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Судебные дела / Зарубежная практика  / PHILLIPS PUERTO RICO CORE, INC., Plaintiff, v. UNITED STATES of America, Defendant., United States Court of Federal Claims., 30 Fed.Cl. 733, No. 92-827 T., March 18, 1994

PHILLIPS PUERTO RICO CORE, INC., Plaintiff, v. UNITED STATES of America, Defendant., United States Court of Federal Claims., 30 Fed.Cl. 733, No. 92-827 T., March 18, 1994


PHILLIPS PUERTO RICO CORE, INC., Plaintiff, v. UNITED STATES of America, Defendant.

United States Court of Federal Claims.

30 Fed.Cl. 733

No. 92-827 T.

March 18, 1994.

Robin L. Greenhouse, Washington, DC, for plaintiff.

Benjamin C. King, Jr., U.S. Dept. of Justice, Washington, DC, for defendant.


HODGES, Judge.

Plaintiff seeks a refund of excise taxes paid on sales of xylene, a chemical that it manufactures. The excise tax imposed on xylene prior to October 1, 1985, was retroactively repealed by the Superfund Amendments and Reauthorization Act of 1986, Pub.L. No. 99√499, ╖ 513(h)(2), 100 Stat. 1613, 1765√66. Refund claims are authorized by ╖ 513(h)(2).

Xylene is one of the chemicals subject to excise taxes that finance an environmental superfund. 26 U.S.C. ╖ 4661 (1988). Defendant pleaded an offset against plaintiff's refund claim involving ╖ 4661 excise taxes on toluene, another chemical that plaintiff manufactures. Plaintiff paid excise taxes when the toluene was sold but later claimed a credit on its tax return because the ultimate purchasers used the chemical to manufacture motor fuel. Defendant argues that the motor-fuel exception to the excise tax cannot be satisfied after the time of sale, and contends that plaintiff underpaid its environmental excise-tax liability for the quarters at issue.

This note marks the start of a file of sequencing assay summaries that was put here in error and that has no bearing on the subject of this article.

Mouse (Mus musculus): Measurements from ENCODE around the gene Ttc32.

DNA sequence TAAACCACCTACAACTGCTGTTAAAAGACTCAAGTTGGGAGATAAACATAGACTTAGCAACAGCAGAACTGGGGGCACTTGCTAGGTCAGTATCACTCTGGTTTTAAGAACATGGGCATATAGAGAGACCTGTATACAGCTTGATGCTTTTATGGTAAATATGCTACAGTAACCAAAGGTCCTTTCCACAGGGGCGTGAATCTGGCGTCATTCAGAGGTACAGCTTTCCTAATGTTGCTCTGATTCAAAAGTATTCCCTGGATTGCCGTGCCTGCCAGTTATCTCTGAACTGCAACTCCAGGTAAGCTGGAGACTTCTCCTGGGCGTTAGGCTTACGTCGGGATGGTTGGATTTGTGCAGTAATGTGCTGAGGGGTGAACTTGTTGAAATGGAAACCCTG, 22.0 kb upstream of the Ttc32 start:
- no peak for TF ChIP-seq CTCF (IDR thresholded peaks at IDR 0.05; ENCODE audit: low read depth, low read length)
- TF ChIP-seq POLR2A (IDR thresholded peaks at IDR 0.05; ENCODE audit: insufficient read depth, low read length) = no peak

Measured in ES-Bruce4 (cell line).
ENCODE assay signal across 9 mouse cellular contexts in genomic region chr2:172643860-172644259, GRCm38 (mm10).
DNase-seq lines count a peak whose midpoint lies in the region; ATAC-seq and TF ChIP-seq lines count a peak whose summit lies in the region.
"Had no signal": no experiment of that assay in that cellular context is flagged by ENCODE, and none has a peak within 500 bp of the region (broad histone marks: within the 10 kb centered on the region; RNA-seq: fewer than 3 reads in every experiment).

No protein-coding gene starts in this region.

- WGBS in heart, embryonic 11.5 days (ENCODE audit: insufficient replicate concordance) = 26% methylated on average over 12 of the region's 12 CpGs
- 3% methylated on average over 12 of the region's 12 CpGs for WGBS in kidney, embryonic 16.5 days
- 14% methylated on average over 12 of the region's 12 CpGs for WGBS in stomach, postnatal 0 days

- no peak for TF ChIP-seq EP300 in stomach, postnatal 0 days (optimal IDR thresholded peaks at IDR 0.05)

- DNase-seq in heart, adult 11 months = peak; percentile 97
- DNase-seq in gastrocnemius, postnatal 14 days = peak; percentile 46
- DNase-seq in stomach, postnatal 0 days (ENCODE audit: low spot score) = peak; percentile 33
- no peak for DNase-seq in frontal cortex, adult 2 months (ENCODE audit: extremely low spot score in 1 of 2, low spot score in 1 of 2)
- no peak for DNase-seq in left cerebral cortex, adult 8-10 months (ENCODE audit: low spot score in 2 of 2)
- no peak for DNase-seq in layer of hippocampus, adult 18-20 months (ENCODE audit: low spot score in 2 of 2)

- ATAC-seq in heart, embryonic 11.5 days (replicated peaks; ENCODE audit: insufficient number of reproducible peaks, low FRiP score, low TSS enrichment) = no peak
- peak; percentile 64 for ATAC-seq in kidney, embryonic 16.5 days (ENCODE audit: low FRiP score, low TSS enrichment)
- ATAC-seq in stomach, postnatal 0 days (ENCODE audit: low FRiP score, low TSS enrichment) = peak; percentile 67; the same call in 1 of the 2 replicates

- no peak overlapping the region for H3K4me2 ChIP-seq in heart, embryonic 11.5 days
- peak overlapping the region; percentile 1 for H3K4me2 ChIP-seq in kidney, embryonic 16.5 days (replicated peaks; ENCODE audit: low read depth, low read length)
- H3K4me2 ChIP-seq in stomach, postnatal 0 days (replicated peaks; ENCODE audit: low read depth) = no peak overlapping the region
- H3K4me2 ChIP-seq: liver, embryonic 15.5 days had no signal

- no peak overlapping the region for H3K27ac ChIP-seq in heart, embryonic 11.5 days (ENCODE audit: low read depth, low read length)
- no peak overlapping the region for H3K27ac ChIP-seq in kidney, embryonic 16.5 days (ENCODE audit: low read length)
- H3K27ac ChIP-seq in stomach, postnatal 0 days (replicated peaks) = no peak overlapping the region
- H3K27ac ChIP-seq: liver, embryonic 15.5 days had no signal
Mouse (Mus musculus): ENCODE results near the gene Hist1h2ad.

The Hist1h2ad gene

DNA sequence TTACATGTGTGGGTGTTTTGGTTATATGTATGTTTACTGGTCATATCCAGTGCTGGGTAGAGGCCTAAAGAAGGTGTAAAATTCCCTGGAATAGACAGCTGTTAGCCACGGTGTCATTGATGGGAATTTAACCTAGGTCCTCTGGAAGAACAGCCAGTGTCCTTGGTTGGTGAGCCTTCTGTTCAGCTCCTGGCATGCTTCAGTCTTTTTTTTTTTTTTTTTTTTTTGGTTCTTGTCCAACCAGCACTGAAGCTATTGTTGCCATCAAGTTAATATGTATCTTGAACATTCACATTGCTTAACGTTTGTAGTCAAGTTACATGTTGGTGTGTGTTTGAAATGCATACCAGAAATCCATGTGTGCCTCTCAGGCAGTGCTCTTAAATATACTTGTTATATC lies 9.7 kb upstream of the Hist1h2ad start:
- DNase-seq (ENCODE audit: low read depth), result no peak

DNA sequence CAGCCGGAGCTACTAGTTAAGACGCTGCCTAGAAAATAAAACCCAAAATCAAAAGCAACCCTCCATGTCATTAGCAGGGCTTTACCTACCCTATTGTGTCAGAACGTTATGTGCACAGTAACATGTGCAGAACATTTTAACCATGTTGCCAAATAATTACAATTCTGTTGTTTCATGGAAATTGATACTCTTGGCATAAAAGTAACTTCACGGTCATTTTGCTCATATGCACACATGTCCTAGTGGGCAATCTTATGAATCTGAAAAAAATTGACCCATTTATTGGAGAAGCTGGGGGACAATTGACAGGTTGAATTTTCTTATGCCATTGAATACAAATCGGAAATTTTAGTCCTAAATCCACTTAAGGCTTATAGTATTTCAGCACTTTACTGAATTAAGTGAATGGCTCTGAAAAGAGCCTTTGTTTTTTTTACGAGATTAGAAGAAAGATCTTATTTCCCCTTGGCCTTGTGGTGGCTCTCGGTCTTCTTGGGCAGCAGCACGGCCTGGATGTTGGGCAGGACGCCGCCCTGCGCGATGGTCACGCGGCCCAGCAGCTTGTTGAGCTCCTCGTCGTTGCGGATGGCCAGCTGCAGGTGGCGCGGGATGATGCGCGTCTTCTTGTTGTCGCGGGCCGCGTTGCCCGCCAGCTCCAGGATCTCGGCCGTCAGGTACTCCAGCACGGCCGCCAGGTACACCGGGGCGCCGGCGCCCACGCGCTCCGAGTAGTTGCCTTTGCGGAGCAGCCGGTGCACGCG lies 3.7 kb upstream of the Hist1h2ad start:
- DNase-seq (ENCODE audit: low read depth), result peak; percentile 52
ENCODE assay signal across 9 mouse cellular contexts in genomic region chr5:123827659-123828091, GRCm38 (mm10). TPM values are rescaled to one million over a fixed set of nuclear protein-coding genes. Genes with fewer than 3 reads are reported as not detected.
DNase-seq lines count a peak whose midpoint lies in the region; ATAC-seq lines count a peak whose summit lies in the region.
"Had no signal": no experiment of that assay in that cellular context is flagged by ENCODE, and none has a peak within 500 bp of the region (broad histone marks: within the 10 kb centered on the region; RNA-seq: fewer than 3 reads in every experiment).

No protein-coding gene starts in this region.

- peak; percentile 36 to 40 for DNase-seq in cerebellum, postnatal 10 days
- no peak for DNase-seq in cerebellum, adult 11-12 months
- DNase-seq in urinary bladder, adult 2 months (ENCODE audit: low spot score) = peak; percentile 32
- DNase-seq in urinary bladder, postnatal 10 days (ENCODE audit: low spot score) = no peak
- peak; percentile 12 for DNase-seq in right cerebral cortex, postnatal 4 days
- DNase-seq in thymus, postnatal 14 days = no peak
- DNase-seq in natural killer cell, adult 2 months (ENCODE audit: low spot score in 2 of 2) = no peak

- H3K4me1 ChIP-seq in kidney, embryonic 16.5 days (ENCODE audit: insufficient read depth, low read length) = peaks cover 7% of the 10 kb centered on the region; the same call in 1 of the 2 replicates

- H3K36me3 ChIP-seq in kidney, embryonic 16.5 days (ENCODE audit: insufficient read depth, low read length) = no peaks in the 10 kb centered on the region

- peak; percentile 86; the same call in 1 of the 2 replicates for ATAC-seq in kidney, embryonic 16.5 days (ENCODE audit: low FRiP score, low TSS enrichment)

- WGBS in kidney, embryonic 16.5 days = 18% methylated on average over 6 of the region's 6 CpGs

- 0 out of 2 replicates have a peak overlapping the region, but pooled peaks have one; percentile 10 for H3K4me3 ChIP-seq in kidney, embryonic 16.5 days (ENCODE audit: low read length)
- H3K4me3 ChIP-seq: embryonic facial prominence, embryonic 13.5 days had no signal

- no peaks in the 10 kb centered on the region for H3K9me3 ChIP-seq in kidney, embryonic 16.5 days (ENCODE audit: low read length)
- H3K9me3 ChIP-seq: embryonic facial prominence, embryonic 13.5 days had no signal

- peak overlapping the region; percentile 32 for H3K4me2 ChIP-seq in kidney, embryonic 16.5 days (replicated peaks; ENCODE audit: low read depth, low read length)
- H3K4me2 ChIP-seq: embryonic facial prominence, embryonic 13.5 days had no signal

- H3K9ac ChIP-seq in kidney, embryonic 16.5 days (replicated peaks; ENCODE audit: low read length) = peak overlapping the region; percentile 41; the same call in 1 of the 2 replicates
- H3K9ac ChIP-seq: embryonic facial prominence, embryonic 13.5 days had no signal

The sale of toluene by a manufacturer is taxed under ╖ 4661(a). An exception in ╖ 4662(b)(5) provides that toluene "sold for use by any purchaser" in the manufacture of motor fuel is not subject to the excise tax. Plaintiff sold toluene to an affiliate, Phillips Chemical Company, and paid the excise tax. The cost of the tax was passed on to Phillips Chemical in the sales transaction.